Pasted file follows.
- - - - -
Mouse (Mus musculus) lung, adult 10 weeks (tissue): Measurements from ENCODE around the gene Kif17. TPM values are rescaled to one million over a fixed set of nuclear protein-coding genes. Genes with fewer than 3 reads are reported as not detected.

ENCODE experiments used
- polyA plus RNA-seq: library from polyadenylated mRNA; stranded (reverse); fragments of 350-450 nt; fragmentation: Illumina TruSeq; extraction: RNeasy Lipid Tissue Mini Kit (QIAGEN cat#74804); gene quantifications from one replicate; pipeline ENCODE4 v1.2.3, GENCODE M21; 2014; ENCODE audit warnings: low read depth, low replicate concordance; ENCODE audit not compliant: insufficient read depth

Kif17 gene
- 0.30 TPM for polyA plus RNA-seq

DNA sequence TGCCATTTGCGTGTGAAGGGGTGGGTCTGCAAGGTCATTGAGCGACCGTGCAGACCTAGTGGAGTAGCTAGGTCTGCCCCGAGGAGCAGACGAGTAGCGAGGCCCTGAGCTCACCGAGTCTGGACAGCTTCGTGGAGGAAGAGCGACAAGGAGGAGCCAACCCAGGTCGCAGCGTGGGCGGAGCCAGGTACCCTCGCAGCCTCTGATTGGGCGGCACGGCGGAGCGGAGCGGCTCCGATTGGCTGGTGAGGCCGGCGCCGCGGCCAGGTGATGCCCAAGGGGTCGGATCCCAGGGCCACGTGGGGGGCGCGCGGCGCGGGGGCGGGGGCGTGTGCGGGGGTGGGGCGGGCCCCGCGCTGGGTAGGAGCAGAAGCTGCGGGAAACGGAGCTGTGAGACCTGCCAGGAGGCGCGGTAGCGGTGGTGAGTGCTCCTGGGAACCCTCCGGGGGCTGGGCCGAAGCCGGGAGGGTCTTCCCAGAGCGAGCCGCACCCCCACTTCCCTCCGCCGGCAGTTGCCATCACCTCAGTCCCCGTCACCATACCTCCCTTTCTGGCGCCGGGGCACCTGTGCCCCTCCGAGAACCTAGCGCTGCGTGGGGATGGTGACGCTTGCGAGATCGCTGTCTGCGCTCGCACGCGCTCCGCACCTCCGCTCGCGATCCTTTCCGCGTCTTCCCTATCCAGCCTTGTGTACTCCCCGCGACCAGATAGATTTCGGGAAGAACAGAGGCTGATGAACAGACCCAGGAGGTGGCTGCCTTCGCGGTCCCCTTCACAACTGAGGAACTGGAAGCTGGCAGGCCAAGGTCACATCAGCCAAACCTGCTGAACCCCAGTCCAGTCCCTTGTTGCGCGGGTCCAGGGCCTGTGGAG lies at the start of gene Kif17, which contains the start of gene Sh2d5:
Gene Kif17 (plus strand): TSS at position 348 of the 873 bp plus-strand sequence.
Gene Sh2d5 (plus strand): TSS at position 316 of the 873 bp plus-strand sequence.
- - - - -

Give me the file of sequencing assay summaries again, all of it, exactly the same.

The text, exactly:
Mouse (Mus musculus) lung, adult 10 weeks (tissue): Measurements from ENCODE around the gene Kif17. TPM values are rescaled to one million over a fixed set of nuclear protein-coding genes. Genes with fewer than 3 reads are reported as not detected.

ENCODE experiments used
- polyA plus RNA-seq: library from polyadenylated mRNA; stranded (reverse); fragments of 350-450 nt; fragmentation: Illumina TruSeq; extraction: RNeasy Lipid Tissue Mini Kit (QIAGEN cat#74804); gene quantifications from one replicate; pipeline ENCODE4 v1.2.3, GENCODE M21; 2014; ENCODE audit warnings: low read depth, low replicate concordance; ENCODE audit not compliant: insufficient read depth

Kif17 gene
- 0.30 TPM for polyA plus RNA-seq

DNA sequence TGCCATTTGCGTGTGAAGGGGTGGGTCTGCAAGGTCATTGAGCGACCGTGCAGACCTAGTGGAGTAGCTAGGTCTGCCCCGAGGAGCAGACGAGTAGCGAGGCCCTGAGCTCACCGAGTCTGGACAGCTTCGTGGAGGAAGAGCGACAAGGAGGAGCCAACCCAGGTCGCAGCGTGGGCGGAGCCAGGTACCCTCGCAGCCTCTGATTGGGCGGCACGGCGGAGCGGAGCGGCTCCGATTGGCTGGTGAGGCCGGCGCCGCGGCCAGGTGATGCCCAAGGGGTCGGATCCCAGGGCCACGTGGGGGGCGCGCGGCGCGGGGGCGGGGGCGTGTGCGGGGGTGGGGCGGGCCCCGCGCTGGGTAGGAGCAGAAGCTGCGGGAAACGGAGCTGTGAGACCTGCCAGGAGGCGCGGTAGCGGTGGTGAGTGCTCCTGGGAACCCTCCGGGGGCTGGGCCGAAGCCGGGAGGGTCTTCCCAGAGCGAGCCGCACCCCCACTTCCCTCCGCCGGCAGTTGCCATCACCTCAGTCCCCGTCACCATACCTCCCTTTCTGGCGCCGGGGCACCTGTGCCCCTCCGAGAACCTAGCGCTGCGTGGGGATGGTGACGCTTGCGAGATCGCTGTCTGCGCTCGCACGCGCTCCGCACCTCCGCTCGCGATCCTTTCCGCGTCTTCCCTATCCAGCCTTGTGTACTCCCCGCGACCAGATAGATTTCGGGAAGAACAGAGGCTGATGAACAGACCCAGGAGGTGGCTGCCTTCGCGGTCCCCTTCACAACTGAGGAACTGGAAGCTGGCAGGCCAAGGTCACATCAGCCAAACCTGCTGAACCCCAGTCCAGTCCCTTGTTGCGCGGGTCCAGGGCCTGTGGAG lies at the start of gene Kif17, which contains the start of gene Sh2d5:
Gene Kif17 (plus strand): TSS at position 348 of the 873 bp plus-strand sequence.
Gene Sh2d5 (plus strand): TSS at position 316 of the 873 bp plus-strand sequence.